A child is born blind in the failure of the fiery principle (Teja-dhatu) of the organism in reaching the region of its still undeveloped eyes (part—where the eyes would be); so also a penetration by the same (Teja-dhatu) into its blood accounts for the blood-shot eyes of the child. Entered into the Pitta it makes the child a yellow-pupiled one (Pingalaksha). Entered into its bodily Kapha it makes it a white-eyed body and mixed with its bodily Vayu, a child of defective eyesight. 35.
As a lump of condensed clarified butter melts and expands if placed by the side of a fire, so the ovum (artava) of a woman is dislodged and glides away in contact with an adult male. A seed divided into two by the deranged Vayu within the (cavity of the) uterus (Kukshi) gives rise to the birth of twins, conditioned by the good or evil deeds of their prior existence A child born of scanty paternal sperm becomes an Asekya and feels no sexual desire (erection) without previously (sucking the genitals and) drinking the semen of another man. A child begotten in a sordid vagina is called a Saugandhika, whose organ does not respond to the sexual desire without smelling the genitals of others. The man who first becomes a passive member of an act of sodomy and then again commits sodomy with the woman (he visits) is called a Kumbhika (or Guda-yoni and is included within the category of a Kliva). 36—40.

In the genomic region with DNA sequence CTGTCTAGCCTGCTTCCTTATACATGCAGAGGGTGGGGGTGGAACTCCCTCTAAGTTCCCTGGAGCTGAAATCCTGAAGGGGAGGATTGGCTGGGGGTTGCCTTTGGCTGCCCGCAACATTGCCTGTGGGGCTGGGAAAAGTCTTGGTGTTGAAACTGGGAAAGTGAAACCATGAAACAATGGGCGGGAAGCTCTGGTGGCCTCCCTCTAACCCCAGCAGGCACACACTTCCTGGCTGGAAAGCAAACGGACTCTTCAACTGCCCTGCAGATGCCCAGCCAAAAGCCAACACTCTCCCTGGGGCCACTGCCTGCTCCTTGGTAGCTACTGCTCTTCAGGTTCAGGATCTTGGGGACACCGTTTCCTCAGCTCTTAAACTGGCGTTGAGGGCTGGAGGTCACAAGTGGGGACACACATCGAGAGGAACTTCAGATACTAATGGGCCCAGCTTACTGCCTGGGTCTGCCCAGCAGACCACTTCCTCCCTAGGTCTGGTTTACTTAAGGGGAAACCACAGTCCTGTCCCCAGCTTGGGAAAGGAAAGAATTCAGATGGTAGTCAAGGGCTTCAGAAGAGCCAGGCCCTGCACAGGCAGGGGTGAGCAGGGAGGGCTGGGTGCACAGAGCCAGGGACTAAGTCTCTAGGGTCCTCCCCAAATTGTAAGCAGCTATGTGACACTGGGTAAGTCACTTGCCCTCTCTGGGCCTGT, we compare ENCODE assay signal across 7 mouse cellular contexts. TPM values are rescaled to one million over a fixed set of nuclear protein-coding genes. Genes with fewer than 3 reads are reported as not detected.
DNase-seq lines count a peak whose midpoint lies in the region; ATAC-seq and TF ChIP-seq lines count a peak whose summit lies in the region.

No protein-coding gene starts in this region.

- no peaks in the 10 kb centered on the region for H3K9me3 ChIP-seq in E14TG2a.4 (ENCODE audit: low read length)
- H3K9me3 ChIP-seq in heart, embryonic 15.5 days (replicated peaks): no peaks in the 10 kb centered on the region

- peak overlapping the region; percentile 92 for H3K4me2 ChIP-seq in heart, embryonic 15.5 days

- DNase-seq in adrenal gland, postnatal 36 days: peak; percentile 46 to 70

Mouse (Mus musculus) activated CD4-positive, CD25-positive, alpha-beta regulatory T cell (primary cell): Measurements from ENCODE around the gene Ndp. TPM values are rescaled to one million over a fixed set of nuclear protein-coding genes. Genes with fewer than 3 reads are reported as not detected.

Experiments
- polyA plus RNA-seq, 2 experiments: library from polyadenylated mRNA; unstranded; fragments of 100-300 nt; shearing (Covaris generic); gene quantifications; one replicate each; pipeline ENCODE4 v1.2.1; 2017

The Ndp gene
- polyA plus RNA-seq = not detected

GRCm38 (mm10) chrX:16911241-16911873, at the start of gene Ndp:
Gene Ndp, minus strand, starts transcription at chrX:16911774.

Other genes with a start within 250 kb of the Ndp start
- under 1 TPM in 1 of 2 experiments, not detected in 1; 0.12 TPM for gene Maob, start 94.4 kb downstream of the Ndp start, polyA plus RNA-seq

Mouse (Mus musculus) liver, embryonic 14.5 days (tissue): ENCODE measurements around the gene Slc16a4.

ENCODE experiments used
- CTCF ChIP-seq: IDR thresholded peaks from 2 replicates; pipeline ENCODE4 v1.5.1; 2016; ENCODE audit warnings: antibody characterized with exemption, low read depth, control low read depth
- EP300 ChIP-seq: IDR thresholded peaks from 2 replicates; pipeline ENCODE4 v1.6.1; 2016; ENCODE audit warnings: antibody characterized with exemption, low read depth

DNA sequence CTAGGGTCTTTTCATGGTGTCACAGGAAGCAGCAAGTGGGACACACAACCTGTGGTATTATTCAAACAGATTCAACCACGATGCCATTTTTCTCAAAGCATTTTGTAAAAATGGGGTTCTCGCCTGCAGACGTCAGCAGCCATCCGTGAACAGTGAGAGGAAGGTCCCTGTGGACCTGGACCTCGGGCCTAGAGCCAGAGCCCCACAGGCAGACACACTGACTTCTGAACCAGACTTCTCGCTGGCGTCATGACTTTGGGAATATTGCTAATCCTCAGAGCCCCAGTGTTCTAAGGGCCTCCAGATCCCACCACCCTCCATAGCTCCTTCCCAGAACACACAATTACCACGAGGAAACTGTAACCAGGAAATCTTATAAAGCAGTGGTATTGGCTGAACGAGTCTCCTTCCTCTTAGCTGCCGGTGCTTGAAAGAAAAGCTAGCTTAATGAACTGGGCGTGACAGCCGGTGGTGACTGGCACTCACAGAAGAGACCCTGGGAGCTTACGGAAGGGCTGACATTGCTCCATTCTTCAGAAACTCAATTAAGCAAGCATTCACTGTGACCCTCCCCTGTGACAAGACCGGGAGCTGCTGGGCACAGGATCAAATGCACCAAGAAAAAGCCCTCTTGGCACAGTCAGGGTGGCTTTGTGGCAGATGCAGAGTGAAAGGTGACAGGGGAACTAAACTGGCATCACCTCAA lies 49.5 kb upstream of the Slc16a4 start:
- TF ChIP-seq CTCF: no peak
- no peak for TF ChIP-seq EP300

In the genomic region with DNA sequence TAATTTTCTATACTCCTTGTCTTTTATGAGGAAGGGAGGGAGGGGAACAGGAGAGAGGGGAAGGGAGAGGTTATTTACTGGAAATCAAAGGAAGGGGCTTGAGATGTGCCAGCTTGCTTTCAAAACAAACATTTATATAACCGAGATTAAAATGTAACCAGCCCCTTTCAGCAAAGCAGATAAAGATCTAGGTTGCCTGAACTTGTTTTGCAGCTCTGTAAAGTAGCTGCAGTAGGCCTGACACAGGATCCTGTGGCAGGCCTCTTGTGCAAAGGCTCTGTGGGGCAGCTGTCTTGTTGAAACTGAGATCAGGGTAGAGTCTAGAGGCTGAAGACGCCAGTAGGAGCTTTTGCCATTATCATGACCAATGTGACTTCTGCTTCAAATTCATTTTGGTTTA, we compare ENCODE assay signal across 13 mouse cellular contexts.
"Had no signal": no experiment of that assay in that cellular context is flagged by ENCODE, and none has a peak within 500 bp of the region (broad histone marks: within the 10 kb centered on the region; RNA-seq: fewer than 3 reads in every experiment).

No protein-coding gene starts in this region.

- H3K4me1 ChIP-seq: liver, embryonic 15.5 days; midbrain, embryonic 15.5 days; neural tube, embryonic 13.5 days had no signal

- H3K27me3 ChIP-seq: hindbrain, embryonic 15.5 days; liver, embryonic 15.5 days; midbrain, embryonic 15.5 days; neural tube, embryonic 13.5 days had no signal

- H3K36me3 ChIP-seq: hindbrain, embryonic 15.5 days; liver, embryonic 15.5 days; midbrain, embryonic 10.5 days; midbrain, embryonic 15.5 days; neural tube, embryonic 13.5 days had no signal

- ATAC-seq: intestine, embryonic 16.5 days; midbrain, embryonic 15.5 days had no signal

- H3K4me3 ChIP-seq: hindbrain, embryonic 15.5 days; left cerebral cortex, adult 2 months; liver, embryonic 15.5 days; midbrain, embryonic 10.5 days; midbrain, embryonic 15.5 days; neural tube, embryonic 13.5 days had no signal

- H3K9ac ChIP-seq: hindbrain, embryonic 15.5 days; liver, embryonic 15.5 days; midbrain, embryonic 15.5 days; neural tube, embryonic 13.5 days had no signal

The man who cannot copulate with a woman without previously seeing the sexual intercourse of another couple is called Irshaka. A child born of an act of fecundation foolishly or ignorantly effected during the menses of its mother by its progenitor by holding her on his bosom during the act is called a Shanda and invariably exhibits effeminate traits in his character. A daughter born of a woman riding on her husband during the act of sexual intercourse will develop masculine traits in her character. 41—43.